Shippers are paying twice as much for bunker fuel than they were two years ago, and there are signs that they could be paying even higher fuel surcharges for container shipping this year, as ocean carriers continue to phase-in their added costs for new, cleaner low-sulfur fuel.
The average price of bunker fuel increased 130 percent from 2015 to 2017 to about $390 a ton in Rotterdam, New York, and Shanghai, after hitting a three-year low of $170.05 in January 2016, according to IHS Markit, parent company of JOC.com. The price of a barrel of Brent crude in the United States rose 12.8 percent in 2017.
And although IHS Markit expects prices per ton to hover between $300 and $350 through 2018, bunker analyst Breakthrough Fuel predicts “gradual upward pressure on prices through 2018.”
The uncertainty comes as the bunker fuel market is still adjusting to the soon-to-be-defunct Transpacific Stabilization Agreement’s (TSA's) ceasing of calculating fuel costs in July. Some analysts also said the market is already being affected by the pending restrictions on sulfur emissions. New rules by the International Maritime Organization that allow bunker fuel to contain only 0.5 percent sulfur take effect in 2020, which some analysts believe could increase the volatility to the price of fuel as the date gets closer and growing demand for low-sulfur fuel outstrips supply. IHS Markit forecasts the new, low-sulfur fuel will cost between $500 and $650 per metric ton by 2020.
Bunker fuel prices often track the price trajectory of crude oil, but at different levels of increase. Brent crude oil rose by 34 percent to $64.14 from 2015 to 2017, including a 17.5 increase in 2017 and a 12 percent hike in the fourth quarter.
Crude oil prices spiked in the fourth quarter of 2017 due to supply cuts, demand growth, and geopolitical supply uncertainty, according to IHS Markit. Despite the demand increases and OPEC supply cuts, world oil production in 2018 is forecast to surpass demand for the first time since 2015, likely putting downward pressure on bunker fuel prices.
Carrier Hapag-Lloyd recently gave an indication of how fuel prices can impact shippers when it informed customers on two occasions about price adjustments.
The Hamburg-based carrier announced Jan. 25 that it would update its Bunker Charge (BUC) and Low Sulphur Fuel Charge monthly, instead of quarterly as at present, from March 1, “due to the strong bunker price development.” Four days later, the carrier announced a series of increases on its routes from East Asia and the Indian Subcontinent to the United States and Canada, ranging from increases of between $57 and $81 to the West Coast and $90 to $127 to the East Coast, depending on the size of the container. On Thursday, the carrier also told customers that it would levy a $45 Emergency Bunker Surcharge on trades from Europe and the Middle East to the Indian Subcontinent on all new contracts taking effect March 3 or later.
Hapag-Lloyd, announcing the change in cycle date from quarterly to monthly, said, “this change of the update cycle is necessary, due to the strong bunker price development.” The carrier added that “we reserve the right to change the update cycle anytime in the future.”
In response to a question by JOC.com on what led up to the change in calculation cycle from quarterly to monthly, the carrier said, “the bunker market price is steadily increasing, which stresses the need for bunker cost recovery.”
“In fact, bunker prices have more than doubled since January 2016 for both MFO [marine fuel oil] and MGO [marine gas oil],” the carrier said. “The monthly BUC calculations are key drivers in enabling Hapag-Lloyd to continuously supply customers with an excellent service.”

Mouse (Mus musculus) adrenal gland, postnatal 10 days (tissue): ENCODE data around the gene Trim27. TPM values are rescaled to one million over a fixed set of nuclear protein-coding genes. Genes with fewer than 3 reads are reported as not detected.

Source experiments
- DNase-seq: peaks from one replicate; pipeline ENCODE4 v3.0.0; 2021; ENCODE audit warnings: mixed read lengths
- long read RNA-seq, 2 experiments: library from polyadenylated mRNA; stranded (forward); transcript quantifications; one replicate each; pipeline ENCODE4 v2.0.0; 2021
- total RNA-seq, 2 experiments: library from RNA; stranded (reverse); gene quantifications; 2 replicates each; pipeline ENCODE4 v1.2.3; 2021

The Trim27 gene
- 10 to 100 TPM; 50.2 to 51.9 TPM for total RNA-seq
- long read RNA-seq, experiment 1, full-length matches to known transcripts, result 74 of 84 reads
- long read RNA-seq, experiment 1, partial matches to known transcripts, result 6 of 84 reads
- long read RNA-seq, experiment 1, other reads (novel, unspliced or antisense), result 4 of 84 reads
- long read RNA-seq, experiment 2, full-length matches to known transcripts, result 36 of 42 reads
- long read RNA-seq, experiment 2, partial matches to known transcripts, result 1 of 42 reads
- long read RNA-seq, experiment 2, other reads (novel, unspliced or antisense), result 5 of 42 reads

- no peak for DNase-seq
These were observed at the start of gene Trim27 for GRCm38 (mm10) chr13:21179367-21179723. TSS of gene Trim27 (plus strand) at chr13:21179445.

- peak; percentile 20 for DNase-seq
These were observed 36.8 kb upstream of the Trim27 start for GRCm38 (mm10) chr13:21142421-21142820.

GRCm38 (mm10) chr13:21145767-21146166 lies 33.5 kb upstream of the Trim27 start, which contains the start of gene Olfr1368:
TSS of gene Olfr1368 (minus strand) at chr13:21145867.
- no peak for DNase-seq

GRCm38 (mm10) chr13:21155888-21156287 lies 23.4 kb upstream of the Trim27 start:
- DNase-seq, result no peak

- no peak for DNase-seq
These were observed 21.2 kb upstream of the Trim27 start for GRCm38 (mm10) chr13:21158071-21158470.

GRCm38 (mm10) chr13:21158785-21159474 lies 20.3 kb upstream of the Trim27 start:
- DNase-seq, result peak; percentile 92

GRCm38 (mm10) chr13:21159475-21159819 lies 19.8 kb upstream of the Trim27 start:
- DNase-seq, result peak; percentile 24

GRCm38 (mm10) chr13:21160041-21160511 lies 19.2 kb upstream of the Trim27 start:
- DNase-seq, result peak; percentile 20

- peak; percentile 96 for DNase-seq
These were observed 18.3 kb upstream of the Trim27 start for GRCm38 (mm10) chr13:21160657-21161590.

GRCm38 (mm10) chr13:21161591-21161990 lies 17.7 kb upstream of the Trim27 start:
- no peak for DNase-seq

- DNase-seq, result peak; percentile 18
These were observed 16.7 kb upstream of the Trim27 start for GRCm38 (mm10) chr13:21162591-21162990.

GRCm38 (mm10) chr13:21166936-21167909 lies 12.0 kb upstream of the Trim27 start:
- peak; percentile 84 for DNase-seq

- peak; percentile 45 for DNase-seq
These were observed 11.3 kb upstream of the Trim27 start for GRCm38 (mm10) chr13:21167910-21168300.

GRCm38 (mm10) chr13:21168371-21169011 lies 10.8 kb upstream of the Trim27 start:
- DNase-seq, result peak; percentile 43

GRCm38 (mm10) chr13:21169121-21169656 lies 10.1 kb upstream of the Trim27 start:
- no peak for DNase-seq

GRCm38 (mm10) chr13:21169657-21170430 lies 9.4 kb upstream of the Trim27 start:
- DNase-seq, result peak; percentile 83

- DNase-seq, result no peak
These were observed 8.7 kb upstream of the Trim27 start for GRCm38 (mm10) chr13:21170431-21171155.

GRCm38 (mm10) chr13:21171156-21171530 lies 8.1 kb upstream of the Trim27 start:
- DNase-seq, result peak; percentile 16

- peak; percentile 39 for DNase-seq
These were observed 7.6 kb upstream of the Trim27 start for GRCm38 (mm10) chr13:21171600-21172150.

Chas Deller, a consultant for Drewry Supply Chain Consultants, said he was not surprised to see Hapag-Lloyd switch the frequency of its fuel price calculations from quarterly to monthly within days of the “cessation” of the TSA. The switch enables carriers to adjust more rapidly to price rises at the end of the month, rather than wait until the end of the quarter to adjust their prices accordingly.
The fact that the price of IFO 380 bunker fuel, the most commonly used fuel in the industry, is rising, also made the carrier’s decision unsurprising, Deller said, adding that he was speaking for himself, not on behalf of Drewry.
“It is now advantageous for ocean carriers to adjust monthly, not quarterly in arrears as before,” he said.
To help guide themselves through the volatility, shippers need a good grip on what portion fuel accounted for in their past contracts, and they should be able to benchmark future fuel increases to help increase transparency in how much they are paying for fuel, said Matthew Muenster, senior manager for Applied Knowledge, internal research and insights team for Breakthrough Fuel.
“At Breakthrough, we encourage shippers doing the contracting to think about how are you trying to make your fuel costs more transparent,” he said. “Because uncertainty will prevent a shipper from making an efficient decision.” In the past, the TSA pricing provided shippers with a benchmark cost against which to compare any increases, but that no longer exists, he said.
Deller also said shippers should look closely at whether they strike a contract that includes fuel costs, or if those costs are kept separate, and make sure they fully understand what they are signing.
“It’s going to be an important talking point I think for carriers and customers in this next 60 to 90 days, where that number should be,” Deller said last week on a JOC.com webinar on Container Shipping Outlook.” Shippers may say “should I include it in the rate, can I fix it for 12 months along with the rate, can I have an all-in rate?”
“But if you do all that, make sure you understand what’s in the water,” he said. “What’s the line in the sand? When fuel goes from $400 a ton down to $320 dollars a ton, do I get a discount or does my rate stay the same?”